Leeroy Stagger: Everything Is Real


RIYL: Ryan Adams, Matthew Ryan, Gabe Dixon Band

There are times when you just have to marvel at all of the great music that continues to funnel down from Canada – well, minus Celine Dion. In Leeroy Stagger, here’s a guy who has been toiling away for the better part of a decade, aided by being brought on tour as support for Hot Hot Heat. Stagger’s latest, Everything is Real, was released in 2009 and released in the U.S. in 2010 on Brooklyn-based 2:59 Records. If you’re a fan of any of the artist’s listed above, digging Leeroy will come naturally – his music is hauntingly old-school yet has a twangy alternative bent that is fresh and modern. And Stagger has that same compelling vocal drawl that is perfect for movie soundtracks. But wait, the songs – there isn’t really a clunker on Everything is Real. There are some real gems too, like the stunning mid-tempo “Sleep Alone” or the sing-along “Stormy.” Stagger also knows how to turn the volume way up, as on the blazing title track, which has a Ramones flavor; or how to turn it way down, as on the acoustic-driven “Snowing in Nashville.” If alt-country tends to be too country for you, and you like stuff that leans more “alt” with a hint of twang, then go check out Leeroy Stagger now. (2:59 Records 2010)

Leeroy Stagger MySpace Page

  

Norah Jones: …Featuring Norah Jones


RIYL: Diana Krall, Eva Cassidy, Bonnie Raitt

Since beginning with the smash hit Come Away With Me in 2002, Norah Jones’ recording career has been a study in slow, carefully measured decline. Clearly not willing to pigeonhole herself as a crooner of piano ballads, Jones has tugged away from the dulcet tones of her debut – but because she has label bosses to answer to (or maybe just because she’s smart enough to stay the course), she hasn’t totally broken with the sound that made her famous, and the result has been a string of lukewarm records that hint at the artist Jones wishes she could be, if only the stakes weren’t so high.

The shame of it all is that Jones’ kitten’s purr of a voice, while perfect for selling lattes, sounds just as fine – if not finer – out of its established context. Over the years, Jones has built a reputation for herself as a terrific guest vocalist with a wonderful sense of humor, popping up on recordings by everyone from Outkast to Ray Charles, and singing about everything from Chex Mix (on the Lonely Island song “Dreamgirl”) to motherfuckers (Peeping Tom’s “Sucker”). Sadly, neither of those songs made the cut for this collection, but you get the idea: …Featuring Norah Jones might bear the unmistakable stink of a contract-fulfillment release, but by bundling up 18 noteworthy collaborations, it does an arguably better job of highlighting her strengths than anything since Come Away With Me.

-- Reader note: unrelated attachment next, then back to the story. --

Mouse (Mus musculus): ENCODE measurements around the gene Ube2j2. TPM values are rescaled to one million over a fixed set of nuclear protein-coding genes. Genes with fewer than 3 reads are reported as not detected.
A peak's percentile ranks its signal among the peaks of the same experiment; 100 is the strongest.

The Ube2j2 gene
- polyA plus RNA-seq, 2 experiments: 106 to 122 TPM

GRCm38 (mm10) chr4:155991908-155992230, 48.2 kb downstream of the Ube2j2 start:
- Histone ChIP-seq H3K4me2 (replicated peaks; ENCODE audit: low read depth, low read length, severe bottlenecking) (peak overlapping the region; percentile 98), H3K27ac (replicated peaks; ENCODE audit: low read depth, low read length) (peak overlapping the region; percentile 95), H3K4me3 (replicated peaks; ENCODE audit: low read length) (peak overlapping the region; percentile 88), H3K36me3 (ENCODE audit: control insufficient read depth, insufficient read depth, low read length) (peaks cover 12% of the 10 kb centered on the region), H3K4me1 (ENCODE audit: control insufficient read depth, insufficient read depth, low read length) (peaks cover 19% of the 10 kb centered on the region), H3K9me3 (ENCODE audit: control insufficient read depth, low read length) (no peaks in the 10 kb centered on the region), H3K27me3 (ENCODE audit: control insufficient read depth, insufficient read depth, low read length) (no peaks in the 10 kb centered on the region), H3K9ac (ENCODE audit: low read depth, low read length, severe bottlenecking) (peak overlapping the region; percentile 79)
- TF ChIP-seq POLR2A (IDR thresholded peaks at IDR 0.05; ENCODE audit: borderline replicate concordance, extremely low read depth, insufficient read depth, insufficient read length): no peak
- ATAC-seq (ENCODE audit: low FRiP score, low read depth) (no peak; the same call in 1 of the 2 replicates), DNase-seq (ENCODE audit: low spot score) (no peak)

If there’s a real quibble here, it’s that the really left-field stuff (like the Lonely Island and Peeping Tom songs) was left off, and while you do get to hear Jones doing stuff she can’t do as a solo artist (like playing hook girl for Q-Tip and Talib Kweli on “Life Is Better” and “Soon the New Day,” respectively), much of …Featuring‘s charms are more subtle, like hearing her slip inside Joni Mitchell’s “Court & Spark” alongside Herbie Hancock, or her lovely vocals for Charlie Hunter’s “More Than This” cover. Taken as a whole, it doesn’t reinvent Jones’ sound the way she often seems halfway inclined to do, but it’s a damn sight more interesting than, say, 2009’s The Fall. Here’s hoping she listens to this compilation often while composing her next full-length set. (Blue Note 2010)

Norah Jones MySpace page

  

Matthew Ryan: Dear Lover


RIYL: Bruce Springsteen, Josh Rouse, Ryan Adams

Singer and songwriter Matthew Ryan is one of the most prolific musical artists out there, as evidenced by the fact that his new release, Dear Lover, is his twelfth album, and his sixth since his last major label effort, 2000’s East Autumn Grin. Since then, Ryan has been refining and re-inventing his sound, enjoying the fact that he can make music his own way without the “input” a major label tends to impose on its artists. On Dear Lover, the same smoky, Americana-tinged vocal that is Ryan’s trademark is there, and the subject matter is personal and profound yet universally appealing. Musically, however, Ryan seems to have stalled a bit this time around, as if he’s been running on the same treadmill for a while and can’t get off of it. That doesn’t mean it’s awful; it only means that the music is not much different from recent efforts, and there is a bit too much similarity in tone, tempo and arrangement. If you’re a fan of Ryan’s, chances are you’ll find something to like here, particularly, the mid-tempo but raunchy title track, the piano-laced “We Are Snowmen” or the dark and introspective “The End of a Ghost Story.” But if you’re just discovering him for the first time, you might want to jump back into his catalog a bit for perspective. (The Dear Future Collective 2010)